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Curr Infect Dis Rep. 2011 Oct;13(5):426-32. doi: 10.1007/s11908-011-0204-x.

When and how to cover for fungal infections in patients with severe sepsis and septic shock.

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  • 1Department of Anesthesiology and Surgical Intensive Care Unit, CHU Bichat-Claude Bernard, Assistance Publique Hôpitaux de Paris; Université Paris VII Denis Diderot, 46 rue Henri Huchard, 75018, Paris, France,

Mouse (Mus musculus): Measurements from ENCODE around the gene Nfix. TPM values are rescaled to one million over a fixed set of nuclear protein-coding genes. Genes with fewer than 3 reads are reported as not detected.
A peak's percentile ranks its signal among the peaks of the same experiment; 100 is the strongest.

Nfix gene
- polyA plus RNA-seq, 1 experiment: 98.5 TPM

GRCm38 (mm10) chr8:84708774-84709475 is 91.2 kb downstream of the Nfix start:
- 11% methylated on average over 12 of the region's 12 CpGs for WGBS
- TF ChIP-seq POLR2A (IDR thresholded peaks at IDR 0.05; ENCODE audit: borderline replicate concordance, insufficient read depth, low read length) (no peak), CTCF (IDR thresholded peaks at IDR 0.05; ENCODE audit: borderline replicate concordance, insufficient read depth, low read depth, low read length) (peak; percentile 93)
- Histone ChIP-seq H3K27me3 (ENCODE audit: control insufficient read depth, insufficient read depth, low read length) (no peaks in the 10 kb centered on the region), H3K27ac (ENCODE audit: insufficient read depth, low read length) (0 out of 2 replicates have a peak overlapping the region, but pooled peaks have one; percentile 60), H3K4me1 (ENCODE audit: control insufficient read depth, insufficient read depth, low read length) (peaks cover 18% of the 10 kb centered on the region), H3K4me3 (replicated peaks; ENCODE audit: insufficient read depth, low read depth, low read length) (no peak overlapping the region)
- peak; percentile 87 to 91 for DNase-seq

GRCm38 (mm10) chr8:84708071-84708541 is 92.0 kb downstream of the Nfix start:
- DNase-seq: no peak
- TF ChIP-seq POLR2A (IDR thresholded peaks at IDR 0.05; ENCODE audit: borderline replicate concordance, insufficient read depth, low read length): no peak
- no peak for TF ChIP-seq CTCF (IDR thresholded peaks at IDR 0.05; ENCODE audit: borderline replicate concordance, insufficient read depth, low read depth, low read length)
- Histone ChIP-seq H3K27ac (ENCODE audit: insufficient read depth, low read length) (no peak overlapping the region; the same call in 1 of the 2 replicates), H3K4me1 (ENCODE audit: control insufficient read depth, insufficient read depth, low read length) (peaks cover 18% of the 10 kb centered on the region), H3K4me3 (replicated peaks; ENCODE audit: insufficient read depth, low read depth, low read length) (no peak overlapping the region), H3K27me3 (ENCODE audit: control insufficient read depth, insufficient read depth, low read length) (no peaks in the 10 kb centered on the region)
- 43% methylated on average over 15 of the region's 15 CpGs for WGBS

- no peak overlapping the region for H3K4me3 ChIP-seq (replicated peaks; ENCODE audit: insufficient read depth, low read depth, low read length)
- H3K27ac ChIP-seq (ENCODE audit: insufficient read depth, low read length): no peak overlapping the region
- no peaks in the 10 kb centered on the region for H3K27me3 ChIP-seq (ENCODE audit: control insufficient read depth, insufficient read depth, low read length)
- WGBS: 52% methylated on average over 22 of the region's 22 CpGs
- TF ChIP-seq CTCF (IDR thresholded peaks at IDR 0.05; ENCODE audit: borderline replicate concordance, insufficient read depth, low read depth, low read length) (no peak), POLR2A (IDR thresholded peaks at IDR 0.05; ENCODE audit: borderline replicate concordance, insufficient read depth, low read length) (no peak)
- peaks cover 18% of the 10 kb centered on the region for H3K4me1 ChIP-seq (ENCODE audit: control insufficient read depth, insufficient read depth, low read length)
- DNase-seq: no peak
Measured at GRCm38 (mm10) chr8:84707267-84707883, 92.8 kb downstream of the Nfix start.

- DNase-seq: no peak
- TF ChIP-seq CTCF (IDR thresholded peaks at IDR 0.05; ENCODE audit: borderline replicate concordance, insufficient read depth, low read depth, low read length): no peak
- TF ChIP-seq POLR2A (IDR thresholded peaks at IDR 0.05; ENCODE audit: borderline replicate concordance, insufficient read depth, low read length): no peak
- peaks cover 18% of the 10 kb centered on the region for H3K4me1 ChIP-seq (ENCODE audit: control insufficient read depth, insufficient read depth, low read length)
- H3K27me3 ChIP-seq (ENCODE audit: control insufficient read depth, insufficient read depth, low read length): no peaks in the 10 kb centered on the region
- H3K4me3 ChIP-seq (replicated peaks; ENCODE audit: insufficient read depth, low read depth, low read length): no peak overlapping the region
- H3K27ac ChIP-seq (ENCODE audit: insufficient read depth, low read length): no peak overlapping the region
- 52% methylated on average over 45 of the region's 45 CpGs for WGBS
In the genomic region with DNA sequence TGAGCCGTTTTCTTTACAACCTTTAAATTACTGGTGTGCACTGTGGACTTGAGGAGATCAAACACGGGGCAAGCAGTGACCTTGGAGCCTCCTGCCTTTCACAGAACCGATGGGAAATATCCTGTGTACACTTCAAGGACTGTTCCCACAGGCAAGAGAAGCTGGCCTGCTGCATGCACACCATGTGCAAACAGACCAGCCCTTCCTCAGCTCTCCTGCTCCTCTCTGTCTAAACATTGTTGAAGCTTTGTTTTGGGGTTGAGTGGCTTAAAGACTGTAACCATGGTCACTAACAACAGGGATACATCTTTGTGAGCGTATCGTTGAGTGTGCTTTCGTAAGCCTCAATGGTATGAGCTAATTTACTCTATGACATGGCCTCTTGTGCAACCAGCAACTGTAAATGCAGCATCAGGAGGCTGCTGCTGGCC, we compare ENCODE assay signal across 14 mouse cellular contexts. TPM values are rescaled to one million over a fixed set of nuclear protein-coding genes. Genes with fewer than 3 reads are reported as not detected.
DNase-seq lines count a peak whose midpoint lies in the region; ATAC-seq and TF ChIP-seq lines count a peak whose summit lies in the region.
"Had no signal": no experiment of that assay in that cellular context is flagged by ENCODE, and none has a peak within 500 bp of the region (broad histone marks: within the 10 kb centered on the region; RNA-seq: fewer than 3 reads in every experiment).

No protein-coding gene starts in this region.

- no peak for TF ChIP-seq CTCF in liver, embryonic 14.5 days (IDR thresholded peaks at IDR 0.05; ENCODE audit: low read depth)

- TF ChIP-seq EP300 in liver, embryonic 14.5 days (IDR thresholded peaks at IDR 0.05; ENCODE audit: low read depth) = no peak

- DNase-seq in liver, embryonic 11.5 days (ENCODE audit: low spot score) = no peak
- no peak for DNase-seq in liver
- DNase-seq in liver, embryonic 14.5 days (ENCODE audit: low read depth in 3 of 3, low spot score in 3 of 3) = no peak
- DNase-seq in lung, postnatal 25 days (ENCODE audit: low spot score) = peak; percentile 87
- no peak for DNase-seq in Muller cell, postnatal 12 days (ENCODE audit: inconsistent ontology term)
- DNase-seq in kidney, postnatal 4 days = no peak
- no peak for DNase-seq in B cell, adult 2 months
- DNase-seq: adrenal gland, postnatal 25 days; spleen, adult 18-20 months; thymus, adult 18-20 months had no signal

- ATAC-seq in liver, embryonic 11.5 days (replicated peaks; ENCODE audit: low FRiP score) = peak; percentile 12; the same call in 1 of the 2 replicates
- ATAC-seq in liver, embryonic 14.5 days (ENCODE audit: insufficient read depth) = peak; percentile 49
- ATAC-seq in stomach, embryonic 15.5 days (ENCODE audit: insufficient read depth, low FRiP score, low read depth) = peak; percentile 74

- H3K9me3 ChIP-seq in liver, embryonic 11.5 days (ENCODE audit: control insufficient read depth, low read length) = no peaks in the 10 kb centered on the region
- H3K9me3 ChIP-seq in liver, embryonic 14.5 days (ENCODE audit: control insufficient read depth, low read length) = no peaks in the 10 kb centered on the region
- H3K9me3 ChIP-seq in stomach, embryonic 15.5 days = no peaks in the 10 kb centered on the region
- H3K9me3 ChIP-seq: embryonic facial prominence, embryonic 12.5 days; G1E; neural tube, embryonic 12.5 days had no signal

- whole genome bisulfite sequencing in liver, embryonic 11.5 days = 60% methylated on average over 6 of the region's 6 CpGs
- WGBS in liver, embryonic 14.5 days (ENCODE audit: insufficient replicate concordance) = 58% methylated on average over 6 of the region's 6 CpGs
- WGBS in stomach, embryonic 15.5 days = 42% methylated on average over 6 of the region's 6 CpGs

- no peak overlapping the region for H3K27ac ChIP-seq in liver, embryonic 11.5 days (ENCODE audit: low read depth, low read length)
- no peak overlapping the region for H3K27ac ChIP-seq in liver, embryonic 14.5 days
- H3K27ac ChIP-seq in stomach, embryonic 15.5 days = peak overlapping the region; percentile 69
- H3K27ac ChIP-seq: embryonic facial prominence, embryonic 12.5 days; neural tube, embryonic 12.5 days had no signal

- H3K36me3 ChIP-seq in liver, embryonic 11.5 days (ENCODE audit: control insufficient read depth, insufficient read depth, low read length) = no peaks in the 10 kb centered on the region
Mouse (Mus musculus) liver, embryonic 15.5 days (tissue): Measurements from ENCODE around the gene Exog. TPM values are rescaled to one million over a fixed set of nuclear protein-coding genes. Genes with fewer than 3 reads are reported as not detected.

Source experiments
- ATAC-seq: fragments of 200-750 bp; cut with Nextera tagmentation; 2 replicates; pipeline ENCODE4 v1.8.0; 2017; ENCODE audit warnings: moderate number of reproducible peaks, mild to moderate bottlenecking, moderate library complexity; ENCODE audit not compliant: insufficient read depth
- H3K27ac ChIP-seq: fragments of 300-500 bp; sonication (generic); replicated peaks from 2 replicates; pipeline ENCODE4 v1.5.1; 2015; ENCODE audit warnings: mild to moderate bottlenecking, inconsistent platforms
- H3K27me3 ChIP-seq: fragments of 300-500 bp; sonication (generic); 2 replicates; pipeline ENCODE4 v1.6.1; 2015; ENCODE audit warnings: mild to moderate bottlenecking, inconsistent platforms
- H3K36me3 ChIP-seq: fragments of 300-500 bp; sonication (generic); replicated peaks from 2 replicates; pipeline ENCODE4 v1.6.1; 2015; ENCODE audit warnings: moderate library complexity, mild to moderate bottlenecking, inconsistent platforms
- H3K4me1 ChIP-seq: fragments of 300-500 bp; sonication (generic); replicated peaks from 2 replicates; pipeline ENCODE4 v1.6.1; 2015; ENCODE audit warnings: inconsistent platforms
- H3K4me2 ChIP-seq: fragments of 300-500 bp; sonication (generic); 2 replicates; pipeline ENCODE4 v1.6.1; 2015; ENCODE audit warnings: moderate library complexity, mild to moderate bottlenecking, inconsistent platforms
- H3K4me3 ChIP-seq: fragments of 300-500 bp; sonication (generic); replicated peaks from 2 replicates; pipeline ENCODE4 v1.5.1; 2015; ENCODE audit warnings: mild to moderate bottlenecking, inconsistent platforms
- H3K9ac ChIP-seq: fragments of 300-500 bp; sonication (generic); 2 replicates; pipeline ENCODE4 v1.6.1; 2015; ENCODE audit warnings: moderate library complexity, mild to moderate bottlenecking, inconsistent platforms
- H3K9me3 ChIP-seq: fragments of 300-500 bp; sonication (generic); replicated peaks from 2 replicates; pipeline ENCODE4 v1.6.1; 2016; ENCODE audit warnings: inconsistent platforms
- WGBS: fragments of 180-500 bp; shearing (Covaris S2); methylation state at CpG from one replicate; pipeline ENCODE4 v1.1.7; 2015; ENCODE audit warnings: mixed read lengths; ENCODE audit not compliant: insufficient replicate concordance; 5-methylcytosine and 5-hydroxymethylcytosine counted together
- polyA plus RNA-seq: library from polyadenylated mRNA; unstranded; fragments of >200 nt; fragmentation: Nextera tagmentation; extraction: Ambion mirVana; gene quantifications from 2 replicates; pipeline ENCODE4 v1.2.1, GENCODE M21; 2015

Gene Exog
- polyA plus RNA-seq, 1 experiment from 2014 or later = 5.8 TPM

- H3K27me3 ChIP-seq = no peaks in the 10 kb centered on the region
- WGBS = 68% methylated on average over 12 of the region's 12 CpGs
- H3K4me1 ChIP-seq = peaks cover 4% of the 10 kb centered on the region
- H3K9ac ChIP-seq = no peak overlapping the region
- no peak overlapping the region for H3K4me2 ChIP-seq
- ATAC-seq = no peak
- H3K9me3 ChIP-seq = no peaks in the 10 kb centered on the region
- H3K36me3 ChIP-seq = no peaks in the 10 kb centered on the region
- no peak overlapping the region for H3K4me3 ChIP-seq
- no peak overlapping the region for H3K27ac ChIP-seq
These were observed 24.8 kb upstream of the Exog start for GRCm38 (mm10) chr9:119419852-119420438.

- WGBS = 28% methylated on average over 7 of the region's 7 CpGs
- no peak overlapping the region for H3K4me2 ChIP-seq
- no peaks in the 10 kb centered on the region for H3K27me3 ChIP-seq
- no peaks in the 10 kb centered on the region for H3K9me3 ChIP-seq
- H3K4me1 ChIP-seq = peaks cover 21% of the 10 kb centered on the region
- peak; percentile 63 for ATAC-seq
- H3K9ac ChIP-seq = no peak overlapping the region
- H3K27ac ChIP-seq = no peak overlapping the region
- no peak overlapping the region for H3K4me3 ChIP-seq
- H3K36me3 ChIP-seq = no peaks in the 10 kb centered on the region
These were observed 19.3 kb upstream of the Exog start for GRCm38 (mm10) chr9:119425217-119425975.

Candida species remain the most frequently isolated fungi in intensive care unit (ICU) patients with severe sepsis or septic shock. Delayed antifungal therapy in these patients is a recognized risk factor for mortality. However, the diagnosis of invasive candidiasis remains difficult and is frequently delayed. Clinical scores have been proposed to assess the risk of development of invasive candidiasis or candidemia. Laboratory tools for early diagnosis are disappointing or still under development. Triazoles, polyenes, and echinocandins are the key drugs used to treat invasive candidiasis in ICU patients with similar efficacy, but very variable tolerability. The increasing incidence of fluconazole-resistant and susceptible-dose dependent strains and the safety profile of antifungal agents must be taken into account when selecting empiric therapy, frequently leading to the initial use of echinocandins in ICU patients with severe sepsis or septic shock.

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